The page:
Bailey/Howe Library/University of Vermont

In 1984 and 1988, Jesse Jackson attempted to win the Democratic nomination for president. He lost both times, to Walter Mondale and Michael Dukakis, but succeeded in cementing a lasting set of narratives that placed racial and economic justice at the center of the Democratic agenda.

In many ways, Bernie Sanders' current bid for the White House is closely modeled after Jackson's 1988 campaign.

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Sanders, who was the mayor of Burlington, Vermont in 1988, was very involved in campaigning for Jackson in the spring of that year, even publicly endorsing him in the Vermont caucus.

Jackson's 1988 campaign platform was strikingly similar to Sanders'. Jackson created a "Rainbow Coalition" that sought to include marginalized groups like minorities, the working poor (in both urban and rural areas), and gay people. He wanted to rebuild American infrastructure, tax the country's richest 10% more to pay for social welfare programs, and slash the defense budget. He fought for nuclear disarmament, reparations for descendants of slaves, single-payer universal healthcare, more money for public education in poor areas, and free community college for all.

Sound familiar?

Like Sanders, Jackson raised a lot of his money through small donations, making his campaign "anomalous" as his results did not vary based on how much he raised. The book Campaign for President: The Managers Look at '88 even goes so far as to say that "Jackson ran better when his campaign was poverty-stricken than when it enjoyed financial health." (Sanders has raised close to $100 million during his campaign, with a bulk of it coming from online donations that average around $27.)

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Days prior to stumping for Jackson in Vermont, Sanders outlined his reasoning for supporting Jackson in an editorial that appeared in several state newspapers.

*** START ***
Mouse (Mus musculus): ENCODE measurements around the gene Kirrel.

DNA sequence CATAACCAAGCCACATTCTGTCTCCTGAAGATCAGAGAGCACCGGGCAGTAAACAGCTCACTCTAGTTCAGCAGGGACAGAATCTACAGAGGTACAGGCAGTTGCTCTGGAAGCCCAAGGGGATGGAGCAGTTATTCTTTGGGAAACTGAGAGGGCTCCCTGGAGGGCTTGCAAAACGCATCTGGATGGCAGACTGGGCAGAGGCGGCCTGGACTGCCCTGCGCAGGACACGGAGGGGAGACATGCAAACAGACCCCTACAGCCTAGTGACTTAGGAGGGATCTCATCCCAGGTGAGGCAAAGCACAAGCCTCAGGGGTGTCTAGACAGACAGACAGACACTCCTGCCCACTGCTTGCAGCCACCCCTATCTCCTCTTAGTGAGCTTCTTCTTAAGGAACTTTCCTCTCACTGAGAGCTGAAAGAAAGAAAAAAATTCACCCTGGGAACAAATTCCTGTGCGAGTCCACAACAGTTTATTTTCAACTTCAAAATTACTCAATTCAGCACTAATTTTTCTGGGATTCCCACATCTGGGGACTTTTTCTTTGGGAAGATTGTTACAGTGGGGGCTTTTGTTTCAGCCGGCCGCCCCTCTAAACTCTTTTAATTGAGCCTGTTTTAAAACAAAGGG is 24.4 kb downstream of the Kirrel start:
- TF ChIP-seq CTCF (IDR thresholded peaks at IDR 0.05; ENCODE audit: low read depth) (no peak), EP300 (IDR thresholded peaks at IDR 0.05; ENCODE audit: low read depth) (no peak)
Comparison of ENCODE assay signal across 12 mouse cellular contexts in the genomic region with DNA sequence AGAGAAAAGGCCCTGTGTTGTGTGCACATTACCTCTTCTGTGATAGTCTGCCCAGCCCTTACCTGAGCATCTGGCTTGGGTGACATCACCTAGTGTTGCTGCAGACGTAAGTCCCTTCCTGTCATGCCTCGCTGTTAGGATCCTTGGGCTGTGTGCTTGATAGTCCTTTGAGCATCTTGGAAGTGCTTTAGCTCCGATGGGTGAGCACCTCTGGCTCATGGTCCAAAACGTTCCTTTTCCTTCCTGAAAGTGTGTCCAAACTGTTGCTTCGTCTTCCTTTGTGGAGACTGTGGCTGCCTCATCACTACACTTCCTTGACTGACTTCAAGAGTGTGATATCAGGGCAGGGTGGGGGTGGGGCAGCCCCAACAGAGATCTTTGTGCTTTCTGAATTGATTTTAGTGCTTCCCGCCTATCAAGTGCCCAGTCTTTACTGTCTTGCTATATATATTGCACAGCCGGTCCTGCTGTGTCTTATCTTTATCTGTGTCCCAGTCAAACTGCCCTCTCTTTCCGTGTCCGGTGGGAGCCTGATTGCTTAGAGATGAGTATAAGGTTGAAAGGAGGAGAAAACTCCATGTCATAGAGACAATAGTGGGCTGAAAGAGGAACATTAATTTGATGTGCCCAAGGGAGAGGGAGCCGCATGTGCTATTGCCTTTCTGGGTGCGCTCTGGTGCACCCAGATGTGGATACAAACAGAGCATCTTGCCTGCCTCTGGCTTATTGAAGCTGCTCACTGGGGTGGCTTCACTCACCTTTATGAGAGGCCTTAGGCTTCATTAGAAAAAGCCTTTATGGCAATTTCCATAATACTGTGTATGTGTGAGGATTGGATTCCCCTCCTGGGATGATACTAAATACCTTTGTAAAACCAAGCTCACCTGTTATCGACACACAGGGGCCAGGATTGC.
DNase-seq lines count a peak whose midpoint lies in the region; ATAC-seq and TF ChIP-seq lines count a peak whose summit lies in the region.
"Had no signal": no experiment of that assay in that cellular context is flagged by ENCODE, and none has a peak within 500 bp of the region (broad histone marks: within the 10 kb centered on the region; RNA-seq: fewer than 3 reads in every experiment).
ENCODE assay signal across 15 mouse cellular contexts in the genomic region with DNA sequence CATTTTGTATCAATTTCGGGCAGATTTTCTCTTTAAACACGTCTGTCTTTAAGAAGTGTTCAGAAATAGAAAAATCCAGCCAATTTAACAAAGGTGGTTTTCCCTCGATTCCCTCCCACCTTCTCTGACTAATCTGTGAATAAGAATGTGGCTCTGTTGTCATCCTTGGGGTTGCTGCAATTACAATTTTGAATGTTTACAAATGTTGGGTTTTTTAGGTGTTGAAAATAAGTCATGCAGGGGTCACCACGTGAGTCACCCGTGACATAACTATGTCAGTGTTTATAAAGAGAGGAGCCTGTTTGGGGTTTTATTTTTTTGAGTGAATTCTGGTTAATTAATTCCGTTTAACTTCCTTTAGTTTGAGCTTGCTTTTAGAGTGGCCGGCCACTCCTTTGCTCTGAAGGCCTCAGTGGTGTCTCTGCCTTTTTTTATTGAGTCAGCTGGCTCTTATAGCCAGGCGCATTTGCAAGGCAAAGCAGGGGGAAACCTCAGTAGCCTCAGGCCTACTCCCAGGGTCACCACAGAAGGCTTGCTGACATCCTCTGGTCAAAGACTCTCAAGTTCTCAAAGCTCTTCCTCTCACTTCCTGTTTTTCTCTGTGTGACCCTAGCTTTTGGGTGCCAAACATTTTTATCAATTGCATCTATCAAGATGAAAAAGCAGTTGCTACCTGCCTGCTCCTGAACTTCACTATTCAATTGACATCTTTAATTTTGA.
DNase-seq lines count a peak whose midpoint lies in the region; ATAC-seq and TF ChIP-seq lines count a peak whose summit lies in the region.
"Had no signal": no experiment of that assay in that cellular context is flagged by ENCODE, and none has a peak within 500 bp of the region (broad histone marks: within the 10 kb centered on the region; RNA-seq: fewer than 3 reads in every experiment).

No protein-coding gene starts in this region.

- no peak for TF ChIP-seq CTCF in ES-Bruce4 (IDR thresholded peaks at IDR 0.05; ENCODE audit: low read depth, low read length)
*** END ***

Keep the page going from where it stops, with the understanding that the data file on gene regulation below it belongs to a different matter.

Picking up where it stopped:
Sanders wrote:

What Jesse Jackson understands is that no real political change is going to take place in our country unless the ordinary people…begin to stand up and fight for their rights.

Jackson alone…says clearly that we must make fundamental changes to our political and economic system in which the richest one percent of the popular owns over 50 percent of the wealth…that the chicest people are becoming richer, that the poorest people are becoming poorer, and that the middle class is in danger of extinction.

Those words could easily be taken from Sanders' 2016 stump speech.

Jackson said in 1988 that it was brave of Sanders to "cross the color line" and support his candidacy. However, despite his relationship with Sanders, Jackson has so far said he is not going to endorse any candidate in 2016. In a January interview with The Hill, Jackson said he'd need to remain neutral since he's worked so much with Sanders and Hillary Clinton in the past.

Jackson said he worked alongside Clinton decades ago to fight poverty in the Mississippi Delta and again when she teamed up with Marian Wright Edelman to tackle children’s healthcare issues.

He also highlighted his coordination with Sanders on efforts to regulate Wall Street and noted that Sanders, as mayor of Burlington, Vt., had endorsed Jackson “in the whitest state in the nation” during his failed bids for the White House in the 1980s.

“Bernie endorsed me in ’88, and I won Vermont, at a time that it wasn’t a popular thing to do,” Jackson said. “I know why he’s so appealing.”

Jesse Jackson ran one of the first truly progressive campaigns for the top office in American political history. He brought marginalized people into the political conversation through voter registration drives. He tapped into a distrust of moneyed elites, just like Sanders has so far done in this campaign. And if Sanders does manage to win the Democratic nomination, it will be a vindication not just of his platform, but of the ideas Jackson was advancing 30 years ago.

David Matthews operates the Wayback Machine on Fusion.net—hop on. Got a tip? Email him: david.matthews@fusion.net